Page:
Breshad Perriman, wide receiver
A former first-round pick by Baltimore in 2016, Perriman will likely be playing for his fourth NFL tram in 2020. However, he, like Nassib, could be a nice under-the-radar signing. Perriman averaged 21.3 yards per catch with Cleveland in 2018 (16 receptions, 340 yards) and last season with Tampa Bay he had 36 catches for 645 yards (17.9 average) and six TDs. With Mike Evans injured, Perriman finished the season with three straight 100+-yard receiving games. Only Atlanta’s Julio Jones (378) had more receiving yards than Perriman (349) in the last three weeks. The Packers’ Adams was fourth (312). Could be a nice pairing.
Demarcus Robinson, wide receiver
Playing for a Super Bowl winner will usually give you a boost in the market. We’ll see how it plays out for Robinson, who was often a third-, fourth- or even fifth-receiving options for the Chiefs. He set career highs in 2019 in catches (32) and receiving yards (449) and tied in touchdowns (4). Don’t mistake him for a burner, but he’s a decent receiver and could be a solid No 3.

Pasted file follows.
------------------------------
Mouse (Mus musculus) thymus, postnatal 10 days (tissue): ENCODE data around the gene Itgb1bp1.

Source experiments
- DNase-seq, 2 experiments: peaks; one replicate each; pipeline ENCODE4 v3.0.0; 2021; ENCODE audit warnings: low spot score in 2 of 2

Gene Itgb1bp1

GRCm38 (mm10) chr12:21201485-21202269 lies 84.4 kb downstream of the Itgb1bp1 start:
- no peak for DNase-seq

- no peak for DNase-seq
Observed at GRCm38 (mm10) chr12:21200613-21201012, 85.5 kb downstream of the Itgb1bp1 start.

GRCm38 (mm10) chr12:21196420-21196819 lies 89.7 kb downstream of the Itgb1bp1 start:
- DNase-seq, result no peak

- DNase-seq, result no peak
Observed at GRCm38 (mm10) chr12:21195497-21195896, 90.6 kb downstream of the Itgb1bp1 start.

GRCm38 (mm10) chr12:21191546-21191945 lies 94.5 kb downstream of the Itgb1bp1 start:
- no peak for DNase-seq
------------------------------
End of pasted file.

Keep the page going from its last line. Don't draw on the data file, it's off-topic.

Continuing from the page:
Joe Schobert, linebacker
Presumably a lot of Wisconsinites would love to see the Waukesha West High School and University of Wisconsin star finish off a football state triumvirate in Green Bay. But this isn’t just a case of state bias. Schobert should command good money as one of the top inside linebackers available. He’s another three-down linebacker who can cover and pile up tackles. He’s had over 100 tackles in each of the last three seasons since becoming a starter in Cleveland. In 2019, he had four interceptions and nine passes defensed (after having one and six in 2018). Schobert has eight sacks and seven forced fumbles over the last three seasons as well.